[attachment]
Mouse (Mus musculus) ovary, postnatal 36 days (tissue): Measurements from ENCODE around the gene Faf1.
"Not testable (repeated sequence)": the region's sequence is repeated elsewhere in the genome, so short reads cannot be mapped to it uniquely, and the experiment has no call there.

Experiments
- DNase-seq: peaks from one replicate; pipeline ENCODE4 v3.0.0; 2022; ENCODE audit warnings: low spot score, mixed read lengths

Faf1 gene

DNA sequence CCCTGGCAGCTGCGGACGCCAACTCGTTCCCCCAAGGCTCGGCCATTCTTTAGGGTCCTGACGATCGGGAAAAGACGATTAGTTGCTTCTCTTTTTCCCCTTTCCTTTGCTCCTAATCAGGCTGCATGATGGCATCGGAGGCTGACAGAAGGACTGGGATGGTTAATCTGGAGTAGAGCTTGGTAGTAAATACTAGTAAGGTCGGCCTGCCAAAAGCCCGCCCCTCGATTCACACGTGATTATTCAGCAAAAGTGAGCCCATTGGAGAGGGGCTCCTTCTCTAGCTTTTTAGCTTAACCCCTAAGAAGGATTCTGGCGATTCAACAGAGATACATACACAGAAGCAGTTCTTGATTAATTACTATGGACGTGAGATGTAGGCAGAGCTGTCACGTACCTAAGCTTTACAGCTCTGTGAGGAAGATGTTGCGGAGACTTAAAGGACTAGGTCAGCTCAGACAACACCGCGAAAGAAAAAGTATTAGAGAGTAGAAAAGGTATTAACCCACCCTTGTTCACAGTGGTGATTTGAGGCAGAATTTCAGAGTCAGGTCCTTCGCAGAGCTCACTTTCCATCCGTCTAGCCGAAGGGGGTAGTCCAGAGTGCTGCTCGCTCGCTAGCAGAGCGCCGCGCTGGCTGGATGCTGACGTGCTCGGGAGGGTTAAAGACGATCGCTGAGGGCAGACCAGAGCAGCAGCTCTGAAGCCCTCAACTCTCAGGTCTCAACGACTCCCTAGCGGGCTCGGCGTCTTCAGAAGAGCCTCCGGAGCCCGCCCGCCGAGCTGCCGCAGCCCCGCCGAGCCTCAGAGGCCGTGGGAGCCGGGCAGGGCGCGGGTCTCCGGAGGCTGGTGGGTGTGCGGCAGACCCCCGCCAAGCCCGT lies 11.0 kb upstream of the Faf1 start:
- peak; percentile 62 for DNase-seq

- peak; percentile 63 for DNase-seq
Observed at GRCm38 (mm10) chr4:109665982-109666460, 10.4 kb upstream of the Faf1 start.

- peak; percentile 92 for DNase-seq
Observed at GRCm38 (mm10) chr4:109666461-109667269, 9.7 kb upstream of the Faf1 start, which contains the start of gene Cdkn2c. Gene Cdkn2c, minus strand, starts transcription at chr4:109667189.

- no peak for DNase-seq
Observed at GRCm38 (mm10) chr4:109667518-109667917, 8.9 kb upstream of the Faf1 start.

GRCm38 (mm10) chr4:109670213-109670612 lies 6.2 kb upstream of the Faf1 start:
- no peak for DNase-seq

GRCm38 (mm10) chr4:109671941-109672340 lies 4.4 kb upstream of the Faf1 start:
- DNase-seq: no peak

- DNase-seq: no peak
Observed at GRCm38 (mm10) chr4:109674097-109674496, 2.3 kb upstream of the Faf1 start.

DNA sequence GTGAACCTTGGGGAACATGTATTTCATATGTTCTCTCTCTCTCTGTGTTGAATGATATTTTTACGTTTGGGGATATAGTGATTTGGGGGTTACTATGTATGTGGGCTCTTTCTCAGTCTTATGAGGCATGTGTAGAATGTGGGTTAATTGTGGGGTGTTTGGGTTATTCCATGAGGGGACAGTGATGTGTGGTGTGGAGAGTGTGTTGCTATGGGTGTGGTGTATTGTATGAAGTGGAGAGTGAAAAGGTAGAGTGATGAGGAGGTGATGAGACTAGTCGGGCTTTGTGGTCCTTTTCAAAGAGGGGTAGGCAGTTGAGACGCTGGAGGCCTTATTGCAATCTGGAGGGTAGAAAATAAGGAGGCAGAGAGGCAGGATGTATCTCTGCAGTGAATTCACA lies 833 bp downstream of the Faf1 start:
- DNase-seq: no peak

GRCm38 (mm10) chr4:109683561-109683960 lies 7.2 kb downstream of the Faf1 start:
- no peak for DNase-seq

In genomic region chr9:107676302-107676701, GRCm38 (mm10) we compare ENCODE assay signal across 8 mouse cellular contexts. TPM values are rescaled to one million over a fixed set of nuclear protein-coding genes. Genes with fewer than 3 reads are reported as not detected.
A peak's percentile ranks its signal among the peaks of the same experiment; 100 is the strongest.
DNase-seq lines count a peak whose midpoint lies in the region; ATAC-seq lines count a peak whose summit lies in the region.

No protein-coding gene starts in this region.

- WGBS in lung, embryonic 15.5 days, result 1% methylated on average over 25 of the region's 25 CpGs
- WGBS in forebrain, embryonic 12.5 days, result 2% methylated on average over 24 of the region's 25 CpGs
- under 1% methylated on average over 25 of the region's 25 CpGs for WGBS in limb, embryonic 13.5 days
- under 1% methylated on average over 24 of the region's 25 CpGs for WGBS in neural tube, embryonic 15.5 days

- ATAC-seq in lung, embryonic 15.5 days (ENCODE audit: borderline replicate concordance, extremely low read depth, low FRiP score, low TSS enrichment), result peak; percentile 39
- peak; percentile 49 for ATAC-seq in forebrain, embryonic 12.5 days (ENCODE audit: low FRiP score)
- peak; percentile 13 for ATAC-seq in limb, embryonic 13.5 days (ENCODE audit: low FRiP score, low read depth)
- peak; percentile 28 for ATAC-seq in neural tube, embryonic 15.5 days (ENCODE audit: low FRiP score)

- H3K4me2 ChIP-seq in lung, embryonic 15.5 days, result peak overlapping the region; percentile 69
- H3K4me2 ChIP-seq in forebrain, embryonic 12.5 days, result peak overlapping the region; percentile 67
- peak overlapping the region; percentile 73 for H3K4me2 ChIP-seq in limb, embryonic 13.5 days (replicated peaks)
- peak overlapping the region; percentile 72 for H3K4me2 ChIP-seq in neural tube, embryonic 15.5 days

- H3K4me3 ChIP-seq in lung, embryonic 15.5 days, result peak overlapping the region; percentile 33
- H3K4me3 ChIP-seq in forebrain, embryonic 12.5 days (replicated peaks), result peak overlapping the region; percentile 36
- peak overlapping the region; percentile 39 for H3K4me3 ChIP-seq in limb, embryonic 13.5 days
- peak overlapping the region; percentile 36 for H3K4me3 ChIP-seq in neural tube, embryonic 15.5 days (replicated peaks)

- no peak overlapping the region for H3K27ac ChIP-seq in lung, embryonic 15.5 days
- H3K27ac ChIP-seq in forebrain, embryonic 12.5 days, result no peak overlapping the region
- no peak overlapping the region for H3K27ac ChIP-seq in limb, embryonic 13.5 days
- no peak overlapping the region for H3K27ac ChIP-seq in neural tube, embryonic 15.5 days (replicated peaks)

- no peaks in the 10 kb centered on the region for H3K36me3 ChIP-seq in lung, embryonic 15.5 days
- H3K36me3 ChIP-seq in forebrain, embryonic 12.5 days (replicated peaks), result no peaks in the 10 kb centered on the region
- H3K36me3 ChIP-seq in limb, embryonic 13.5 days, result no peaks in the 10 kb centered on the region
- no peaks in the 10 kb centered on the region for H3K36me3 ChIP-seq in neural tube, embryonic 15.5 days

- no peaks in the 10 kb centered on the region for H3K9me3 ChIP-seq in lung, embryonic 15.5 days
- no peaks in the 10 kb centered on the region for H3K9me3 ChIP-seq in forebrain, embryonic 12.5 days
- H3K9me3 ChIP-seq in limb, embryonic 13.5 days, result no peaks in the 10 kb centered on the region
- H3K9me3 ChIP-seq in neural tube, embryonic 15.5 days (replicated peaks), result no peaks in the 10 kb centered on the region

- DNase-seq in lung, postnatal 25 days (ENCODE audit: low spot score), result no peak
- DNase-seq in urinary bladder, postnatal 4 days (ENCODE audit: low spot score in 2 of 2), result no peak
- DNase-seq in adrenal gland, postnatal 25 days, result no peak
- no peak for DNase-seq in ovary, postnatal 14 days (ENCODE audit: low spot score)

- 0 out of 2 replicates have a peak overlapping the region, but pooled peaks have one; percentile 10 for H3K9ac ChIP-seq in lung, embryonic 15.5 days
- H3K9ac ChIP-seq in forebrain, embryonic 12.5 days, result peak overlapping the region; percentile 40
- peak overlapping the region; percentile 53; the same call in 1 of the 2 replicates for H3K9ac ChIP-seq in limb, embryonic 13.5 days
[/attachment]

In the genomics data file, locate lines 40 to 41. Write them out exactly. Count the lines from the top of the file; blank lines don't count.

- H3K4me3 ChIP-seq in lung, embryonic 15.5 days, result peak overlapping the region; percentile 33
- H3K4me3 ChIP-seq in forebrain, embryonic 12.5 days (replicated peaks), result peak overlapping the region; percentile 36